Limit queries: This means refusing DNS requests over open ports. This limits how much you get bombarded with queries that could compromise your data.
Find the best software: Again, this is an area where Flint Tech can help. Some DNS software comes with protections built in, and this is an area where you want to make sure you’re getting what you pay for.
We hope you’ve enjoyed this series and learned more than you knew before about cybersecurity. Stay tuned to our blog for more great content to come!
To learn more about how Flint Tech can help defend your small business, click on our logo below:
Flint Tech’s Cybersecurity Awareness Series: Web Attacks
Home /Flint Tech’s Cybersecurity Awareness Series: Web Attacks
If you’re still with us, we really appreciate your time and attention as we explore the issue of cybersecurity this month!
Now let’s look at something a little different from passwords and malware: Web attacks.
This is any attempt to breach your web site. As we said before, hackers are financially motivated, and anything from an eCommerce site to a small-business site is equally attractive. They tend to look for vulnerabilities that include a system flaw or weakness that can be exploited.
So let’s look at the most common types of web attacks:
Injection Attacks: These pose the highest risk for websites. The SQL (pronounced “sequel”) Injection is the most popular among hackers. Any injection attack directly targets the website and server database. The hacker inserts code that shows hidden data and user input, allows for data modification, and otherwise compromises the application as a whole.
Cross-Site Scripting: Whereas SQL attacks go after a vulnerable website’s data, a cross-site scripting attack goes after the website’s users. This also involves injecting code into a website, but it only runs in the user’s browser when they visit the compromised site and only goes after the users directly. Comments on blogs are one example of the ways an attacker could deploy this kind of attack.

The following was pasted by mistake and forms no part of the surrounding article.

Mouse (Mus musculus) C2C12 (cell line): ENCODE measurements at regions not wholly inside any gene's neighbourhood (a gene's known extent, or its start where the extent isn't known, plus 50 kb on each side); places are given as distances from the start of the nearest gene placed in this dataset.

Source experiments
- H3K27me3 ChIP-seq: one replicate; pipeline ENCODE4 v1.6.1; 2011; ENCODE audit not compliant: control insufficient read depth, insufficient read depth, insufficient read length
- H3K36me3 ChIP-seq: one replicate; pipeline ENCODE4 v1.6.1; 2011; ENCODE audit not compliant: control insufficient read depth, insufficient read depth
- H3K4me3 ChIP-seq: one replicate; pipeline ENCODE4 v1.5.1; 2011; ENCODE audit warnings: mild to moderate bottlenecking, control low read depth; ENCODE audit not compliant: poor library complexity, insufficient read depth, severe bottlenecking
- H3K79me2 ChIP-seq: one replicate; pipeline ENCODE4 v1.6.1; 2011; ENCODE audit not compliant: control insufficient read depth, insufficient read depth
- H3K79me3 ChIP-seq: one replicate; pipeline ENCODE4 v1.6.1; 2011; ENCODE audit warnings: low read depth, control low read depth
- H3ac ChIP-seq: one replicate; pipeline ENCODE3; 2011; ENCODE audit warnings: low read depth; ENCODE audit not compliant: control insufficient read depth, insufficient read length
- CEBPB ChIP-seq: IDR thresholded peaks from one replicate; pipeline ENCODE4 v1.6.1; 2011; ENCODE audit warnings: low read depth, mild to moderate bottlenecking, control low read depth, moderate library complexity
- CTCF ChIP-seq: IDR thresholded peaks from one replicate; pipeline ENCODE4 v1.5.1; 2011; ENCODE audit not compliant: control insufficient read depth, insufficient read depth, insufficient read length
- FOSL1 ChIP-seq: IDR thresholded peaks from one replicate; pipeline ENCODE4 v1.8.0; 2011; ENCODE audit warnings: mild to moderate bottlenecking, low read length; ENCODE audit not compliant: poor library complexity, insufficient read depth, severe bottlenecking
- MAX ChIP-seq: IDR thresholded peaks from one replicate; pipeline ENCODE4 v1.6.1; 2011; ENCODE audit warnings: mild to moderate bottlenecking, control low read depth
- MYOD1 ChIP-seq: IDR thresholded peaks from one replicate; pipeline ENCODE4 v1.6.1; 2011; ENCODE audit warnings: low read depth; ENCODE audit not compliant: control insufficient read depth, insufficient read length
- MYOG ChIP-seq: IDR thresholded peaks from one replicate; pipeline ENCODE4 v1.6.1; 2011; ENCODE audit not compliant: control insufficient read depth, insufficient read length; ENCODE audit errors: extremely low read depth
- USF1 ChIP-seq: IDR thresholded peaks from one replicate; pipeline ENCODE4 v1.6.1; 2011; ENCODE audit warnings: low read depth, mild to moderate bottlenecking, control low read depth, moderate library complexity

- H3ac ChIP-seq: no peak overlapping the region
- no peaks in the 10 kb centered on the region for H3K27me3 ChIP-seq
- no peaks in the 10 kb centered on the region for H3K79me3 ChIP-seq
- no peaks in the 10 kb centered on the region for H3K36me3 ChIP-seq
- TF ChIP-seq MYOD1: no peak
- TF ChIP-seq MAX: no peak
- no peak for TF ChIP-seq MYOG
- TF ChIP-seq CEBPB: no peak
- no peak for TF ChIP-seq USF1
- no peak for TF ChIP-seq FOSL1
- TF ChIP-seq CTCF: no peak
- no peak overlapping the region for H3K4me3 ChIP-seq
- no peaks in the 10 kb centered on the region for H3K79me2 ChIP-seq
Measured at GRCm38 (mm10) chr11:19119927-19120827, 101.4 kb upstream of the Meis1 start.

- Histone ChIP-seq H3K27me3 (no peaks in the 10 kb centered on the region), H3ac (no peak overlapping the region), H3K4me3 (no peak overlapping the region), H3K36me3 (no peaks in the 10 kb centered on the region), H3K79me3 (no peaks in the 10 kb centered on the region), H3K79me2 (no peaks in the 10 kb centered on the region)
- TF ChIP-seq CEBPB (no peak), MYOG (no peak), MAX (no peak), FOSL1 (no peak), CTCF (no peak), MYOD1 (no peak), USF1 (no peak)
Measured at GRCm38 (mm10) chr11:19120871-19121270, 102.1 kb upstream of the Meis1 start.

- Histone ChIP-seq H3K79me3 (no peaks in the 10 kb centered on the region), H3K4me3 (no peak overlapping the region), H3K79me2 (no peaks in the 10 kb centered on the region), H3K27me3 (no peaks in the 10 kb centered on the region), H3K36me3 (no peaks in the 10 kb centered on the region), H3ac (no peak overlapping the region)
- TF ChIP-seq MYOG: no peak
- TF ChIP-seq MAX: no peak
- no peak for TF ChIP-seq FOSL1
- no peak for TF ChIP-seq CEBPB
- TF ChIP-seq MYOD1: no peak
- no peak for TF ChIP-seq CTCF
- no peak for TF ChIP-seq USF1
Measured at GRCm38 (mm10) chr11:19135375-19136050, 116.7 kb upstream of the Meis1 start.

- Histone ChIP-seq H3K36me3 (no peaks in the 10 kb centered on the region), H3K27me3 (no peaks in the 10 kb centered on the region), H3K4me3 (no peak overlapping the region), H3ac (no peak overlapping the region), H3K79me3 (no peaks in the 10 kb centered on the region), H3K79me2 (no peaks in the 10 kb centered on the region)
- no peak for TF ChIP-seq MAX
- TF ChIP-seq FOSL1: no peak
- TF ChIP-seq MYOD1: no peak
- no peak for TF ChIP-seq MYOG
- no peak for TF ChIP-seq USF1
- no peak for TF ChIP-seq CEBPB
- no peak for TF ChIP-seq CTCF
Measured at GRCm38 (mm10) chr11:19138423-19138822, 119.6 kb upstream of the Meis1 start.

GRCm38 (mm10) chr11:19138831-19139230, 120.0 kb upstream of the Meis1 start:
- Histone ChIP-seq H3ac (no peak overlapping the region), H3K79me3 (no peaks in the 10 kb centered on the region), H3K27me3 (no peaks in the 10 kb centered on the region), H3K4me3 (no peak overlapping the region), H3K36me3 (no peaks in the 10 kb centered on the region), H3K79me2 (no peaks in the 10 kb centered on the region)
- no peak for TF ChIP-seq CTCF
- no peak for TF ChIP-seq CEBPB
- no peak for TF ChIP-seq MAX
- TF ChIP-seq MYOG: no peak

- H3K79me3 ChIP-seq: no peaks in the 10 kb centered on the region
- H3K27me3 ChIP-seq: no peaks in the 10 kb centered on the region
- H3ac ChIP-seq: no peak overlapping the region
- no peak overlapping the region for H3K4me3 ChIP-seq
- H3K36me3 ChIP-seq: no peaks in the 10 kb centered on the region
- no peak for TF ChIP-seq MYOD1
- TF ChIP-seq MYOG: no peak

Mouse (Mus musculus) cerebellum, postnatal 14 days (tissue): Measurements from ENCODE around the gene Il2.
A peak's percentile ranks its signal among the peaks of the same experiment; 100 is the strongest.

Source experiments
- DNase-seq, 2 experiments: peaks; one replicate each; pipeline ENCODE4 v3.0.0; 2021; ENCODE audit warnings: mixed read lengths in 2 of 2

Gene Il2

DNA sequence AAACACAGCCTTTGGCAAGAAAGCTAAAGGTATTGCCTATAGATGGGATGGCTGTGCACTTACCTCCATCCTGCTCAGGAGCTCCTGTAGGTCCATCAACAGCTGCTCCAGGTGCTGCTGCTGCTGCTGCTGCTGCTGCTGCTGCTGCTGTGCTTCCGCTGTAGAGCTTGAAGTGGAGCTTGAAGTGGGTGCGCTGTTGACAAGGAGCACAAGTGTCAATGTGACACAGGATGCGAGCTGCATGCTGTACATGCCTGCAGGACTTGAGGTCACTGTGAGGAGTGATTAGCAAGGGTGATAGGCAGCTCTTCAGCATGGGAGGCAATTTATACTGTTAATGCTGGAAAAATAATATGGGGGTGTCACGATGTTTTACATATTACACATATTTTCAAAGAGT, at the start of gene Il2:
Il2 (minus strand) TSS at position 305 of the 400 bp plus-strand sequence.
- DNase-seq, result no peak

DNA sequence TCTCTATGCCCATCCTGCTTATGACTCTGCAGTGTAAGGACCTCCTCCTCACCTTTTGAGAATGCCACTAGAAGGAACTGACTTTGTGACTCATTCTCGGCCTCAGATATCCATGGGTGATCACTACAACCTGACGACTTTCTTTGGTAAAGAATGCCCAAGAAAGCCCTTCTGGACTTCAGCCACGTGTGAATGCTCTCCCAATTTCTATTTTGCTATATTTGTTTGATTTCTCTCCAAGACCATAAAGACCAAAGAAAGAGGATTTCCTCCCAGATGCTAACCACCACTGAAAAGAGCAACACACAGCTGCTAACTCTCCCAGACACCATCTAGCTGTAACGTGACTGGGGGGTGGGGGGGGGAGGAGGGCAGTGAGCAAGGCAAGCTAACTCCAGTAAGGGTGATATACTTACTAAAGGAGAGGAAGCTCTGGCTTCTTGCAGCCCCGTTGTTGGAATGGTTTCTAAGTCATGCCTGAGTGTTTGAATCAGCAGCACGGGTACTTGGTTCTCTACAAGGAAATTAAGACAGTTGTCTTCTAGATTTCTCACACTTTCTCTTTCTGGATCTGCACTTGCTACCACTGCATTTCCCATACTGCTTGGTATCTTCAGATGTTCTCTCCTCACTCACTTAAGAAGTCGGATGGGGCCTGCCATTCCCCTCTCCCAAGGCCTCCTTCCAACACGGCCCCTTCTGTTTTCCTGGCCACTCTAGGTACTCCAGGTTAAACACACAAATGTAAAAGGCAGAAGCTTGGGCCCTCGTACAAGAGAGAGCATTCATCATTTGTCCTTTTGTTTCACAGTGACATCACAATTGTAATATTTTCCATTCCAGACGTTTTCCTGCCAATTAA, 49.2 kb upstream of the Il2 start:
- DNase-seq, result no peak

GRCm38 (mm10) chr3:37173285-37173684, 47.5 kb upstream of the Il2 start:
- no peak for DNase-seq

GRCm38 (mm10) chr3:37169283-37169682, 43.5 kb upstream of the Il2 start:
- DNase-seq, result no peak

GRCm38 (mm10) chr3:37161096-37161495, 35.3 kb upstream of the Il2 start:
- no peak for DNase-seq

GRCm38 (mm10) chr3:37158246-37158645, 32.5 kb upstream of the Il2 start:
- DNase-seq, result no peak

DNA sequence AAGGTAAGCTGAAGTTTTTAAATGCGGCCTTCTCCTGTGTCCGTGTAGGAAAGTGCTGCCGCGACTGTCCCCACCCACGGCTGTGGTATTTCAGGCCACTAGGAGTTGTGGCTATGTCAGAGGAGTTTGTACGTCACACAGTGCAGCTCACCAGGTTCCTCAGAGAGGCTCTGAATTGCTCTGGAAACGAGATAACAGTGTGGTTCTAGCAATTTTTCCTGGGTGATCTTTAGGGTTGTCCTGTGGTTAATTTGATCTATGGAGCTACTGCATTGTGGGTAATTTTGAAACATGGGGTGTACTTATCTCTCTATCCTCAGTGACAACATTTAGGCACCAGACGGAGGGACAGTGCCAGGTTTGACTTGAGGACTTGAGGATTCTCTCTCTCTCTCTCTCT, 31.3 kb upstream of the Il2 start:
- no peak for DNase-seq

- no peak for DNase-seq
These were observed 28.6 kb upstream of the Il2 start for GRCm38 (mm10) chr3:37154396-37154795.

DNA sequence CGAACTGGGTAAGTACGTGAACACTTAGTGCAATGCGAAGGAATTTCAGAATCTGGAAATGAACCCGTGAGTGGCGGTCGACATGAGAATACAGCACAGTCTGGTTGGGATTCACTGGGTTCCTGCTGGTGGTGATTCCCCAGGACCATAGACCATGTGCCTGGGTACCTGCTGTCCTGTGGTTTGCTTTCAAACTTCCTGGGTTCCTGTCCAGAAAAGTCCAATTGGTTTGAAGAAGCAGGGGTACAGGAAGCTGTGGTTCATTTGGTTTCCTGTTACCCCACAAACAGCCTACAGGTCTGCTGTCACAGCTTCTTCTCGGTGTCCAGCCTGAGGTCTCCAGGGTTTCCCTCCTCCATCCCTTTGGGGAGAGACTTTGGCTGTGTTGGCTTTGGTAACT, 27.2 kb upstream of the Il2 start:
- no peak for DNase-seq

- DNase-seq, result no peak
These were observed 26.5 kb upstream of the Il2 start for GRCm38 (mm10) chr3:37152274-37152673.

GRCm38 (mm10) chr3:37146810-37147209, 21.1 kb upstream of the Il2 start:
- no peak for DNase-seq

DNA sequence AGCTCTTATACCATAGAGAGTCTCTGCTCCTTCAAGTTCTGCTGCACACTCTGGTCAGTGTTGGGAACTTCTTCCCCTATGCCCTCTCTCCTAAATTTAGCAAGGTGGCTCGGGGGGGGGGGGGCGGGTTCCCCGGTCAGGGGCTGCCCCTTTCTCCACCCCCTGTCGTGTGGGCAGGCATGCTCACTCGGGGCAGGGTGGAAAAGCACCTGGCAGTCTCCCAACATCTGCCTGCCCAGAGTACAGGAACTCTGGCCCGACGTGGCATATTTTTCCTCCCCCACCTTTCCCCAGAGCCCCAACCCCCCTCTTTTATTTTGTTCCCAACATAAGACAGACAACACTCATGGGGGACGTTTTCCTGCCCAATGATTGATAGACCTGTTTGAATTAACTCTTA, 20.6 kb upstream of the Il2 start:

Fuzzing: Also known as Fuzz Testing, this is used legitimately by software developers to test for coding errors and security loopholes. But attackers also use it to look for vulnerabilities in a website they want to target. At first, copious amounts of random data are fed into an application to force it to crash, then the fuzzer tool is used to identify weaknesses. Any loopholes in the website’s security can be further exploited by the attacker.
Path/Directory Traversal: This attack is less common than the others, but it’s still pretty serious. It’s a little more technical than the others too. Attackers attempt to access unauthorized files or directories outside the web root folder by injecting patterns to move up in the server hierarchy. This can allow for compromised access to all kinds of sensitive data, files, databases, and more on the same physical server.
As with the other types of cyber threats, any one of these attacks can result in catastrophic loses for your business. The best way to protect yourself is to enlist the help of a trusted tech partner like Flint Tech Solutions to monitor, protect, and help you recover in the event of an attack.
Here are some ways you can protect yourself:
Validation: Implementing advanced validation techniques for anyone who visits your website will help reduce your risk of attack.
Security Testing: Web application security testing tools are something any small business owner can use, and there are a number of open source tools available.
Firewall: Setting up a web application firewall (WAF) can help protect against web attacks.
Stay Up-to-Date: Make sure your security applications get updated regularly.